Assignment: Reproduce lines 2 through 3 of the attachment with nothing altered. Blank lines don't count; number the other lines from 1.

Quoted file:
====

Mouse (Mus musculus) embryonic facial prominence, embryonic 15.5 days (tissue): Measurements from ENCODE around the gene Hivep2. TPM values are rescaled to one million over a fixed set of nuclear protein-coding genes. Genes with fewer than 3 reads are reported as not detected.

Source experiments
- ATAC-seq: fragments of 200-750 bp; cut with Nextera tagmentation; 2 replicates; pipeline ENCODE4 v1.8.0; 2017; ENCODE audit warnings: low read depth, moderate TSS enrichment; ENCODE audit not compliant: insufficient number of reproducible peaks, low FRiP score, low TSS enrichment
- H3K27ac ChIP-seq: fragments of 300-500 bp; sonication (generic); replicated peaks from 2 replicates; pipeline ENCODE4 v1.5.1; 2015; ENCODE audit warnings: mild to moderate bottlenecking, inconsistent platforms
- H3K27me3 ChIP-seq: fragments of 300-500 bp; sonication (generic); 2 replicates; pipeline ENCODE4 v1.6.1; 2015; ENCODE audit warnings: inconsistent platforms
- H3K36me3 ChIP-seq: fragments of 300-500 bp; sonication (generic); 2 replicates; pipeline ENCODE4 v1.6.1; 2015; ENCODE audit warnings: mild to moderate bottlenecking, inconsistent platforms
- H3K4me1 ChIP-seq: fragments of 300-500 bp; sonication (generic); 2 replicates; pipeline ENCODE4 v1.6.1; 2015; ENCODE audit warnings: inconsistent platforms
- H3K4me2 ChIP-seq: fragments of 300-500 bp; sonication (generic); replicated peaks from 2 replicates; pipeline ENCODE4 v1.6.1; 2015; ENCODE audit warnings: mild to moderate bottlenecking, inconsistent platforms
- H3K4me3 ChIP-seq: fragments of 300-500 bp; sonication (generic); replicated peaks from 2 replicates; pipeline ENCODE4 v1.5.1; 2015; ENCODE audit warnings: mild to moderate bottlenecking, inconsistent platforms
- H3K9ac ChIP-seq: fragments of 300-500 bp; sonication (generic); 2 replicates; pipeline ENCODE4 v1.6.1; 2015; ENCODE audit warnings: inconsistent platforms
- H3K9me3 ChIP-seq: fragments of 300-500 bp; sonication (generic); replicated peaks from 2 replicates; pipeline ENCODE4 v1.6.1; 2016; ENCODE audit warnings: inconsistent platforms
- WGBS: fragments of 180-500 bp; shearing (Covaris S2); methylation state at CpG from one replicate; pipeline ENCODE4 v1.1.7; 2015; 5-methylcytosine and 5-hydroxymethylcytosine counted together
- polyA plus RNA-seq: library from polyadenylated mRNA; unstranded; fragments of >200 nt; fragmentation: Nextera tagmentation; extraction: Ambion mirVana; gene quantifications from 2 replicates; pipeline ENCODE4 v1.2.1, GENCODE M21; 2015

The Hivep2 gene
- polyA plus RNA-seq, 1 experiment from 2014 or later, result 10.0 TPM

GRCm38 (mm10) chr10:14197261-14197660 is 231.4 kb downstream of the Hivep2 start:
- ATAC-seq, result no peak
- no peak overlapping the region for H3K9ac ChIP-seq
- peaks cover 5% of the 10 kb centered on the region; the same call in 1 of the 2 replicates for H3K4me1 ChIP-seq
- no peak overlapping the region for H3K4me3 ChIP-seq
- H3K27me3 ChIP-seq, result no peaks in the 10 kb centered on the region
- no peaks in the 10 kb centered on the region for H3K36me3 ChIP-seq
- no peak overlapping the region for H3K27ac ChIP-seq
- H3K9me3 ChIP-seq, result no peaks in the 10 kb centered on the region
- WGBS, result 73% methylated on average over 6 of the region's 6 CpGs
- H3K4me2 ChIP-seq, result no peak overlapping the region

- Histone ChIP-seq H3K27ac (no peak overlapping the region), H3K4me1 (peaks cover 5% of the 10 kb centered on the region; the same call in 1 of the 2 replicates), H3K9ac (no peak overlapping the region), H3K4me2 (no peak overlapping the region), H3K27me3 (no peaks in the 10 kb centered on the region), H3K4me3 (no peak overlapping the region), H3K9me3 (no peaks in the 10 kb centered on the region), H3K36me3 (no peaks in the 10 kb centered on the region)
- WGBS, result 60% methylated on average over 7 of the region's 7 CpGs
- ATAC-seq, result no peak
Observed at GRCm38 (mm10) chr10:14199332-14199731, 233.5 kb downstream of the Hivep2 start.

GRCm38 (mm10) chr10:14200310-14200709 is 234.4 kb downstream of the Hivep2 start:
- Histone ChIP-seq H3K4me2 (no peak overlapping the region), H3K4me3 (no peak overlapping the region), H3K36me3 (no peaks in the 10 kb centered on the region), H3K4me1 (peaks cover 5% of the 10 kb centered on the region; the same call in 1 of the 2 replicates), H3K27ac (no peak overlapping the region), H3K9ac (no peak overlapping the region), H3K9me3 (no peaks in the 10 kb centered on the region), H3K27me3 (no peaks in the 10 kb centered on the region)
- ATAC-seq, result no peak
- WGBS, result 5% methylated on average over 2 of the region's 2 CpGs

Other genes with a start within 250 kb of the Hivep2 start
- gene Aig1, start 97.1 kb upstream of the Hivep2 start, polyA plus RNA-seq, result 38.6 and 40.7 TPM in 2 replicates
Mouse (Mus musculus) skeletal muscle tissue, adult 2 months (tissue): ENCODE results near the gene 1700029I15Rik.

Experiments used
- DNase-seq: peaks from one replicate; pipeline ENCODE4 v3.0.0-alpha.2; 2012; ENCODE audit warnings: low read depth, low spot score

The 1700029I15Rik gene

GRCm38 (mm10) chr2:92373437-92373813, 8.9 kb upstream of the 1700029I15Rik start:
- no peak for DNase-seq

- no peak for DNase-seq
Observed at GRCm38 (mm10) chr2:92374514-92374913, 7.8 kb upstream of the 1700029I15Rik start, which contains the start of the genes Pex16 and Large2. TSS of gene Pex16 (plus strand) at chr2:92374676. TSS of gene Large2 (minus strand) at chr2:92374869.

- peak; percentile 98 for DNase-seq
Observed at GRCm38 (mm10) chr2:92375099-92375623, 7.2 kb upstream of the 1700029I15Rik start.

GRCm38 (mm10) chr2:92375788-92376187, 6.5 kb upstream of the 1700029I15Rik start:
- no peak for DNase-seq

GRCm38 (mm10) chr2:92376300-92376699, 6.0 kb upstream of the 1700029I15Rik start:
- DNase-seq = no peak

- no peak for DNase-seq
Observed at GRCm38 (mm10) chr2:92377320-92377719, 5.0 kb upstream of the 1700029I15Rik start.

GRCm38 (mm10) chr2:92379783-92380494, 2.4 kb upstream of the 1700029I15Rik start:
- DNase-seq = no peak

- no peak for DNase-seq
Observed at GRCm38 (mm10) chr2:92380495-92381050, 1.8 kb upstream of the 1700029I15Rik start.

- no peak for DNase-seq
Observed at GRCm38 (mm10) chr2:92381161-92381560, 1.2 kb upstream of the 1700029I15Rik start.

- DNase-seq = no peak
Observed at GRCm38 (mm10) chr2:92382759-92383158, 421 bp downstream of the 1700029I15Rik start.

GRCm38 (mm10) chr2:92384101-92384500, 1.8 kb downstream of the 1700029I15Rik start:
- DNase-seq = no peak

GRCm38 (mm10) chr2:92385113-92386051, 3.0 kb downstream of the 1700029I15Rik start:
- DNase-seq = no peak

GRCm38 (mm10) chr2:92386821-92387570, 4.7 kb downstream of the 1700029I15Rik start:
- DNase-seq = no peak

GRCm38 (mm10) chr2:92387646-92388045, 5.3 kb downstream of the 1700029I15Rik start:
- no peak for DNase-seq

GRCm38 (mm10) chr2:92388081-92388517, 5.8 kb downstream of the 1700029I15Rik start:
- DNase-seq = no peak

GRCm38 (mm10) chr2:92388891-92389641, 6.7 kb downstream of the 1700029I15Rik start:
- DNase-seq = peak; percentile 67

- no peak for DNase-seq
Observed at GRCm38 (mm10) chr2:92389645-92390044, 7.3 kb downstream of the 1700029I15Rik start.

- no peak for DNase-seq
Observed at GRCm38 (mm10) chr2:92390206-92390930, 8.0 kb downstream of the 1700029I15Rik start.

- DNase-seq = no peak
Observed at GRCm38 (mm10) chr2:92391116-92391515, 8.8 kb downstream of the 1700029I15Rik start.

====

Source experiments
- ATAC-seq: fragments of 200-750 bp; cut with Nextera tagmentation; 2 replicates; pipeline ENCODE4 v1.8.0; 2017; ENCODE audit warnings: low read depth, moderate TSS enrichment; ENCODE audit not compliant: insufficient number of reproducible peaks, low FRiP score, low TSS enrichment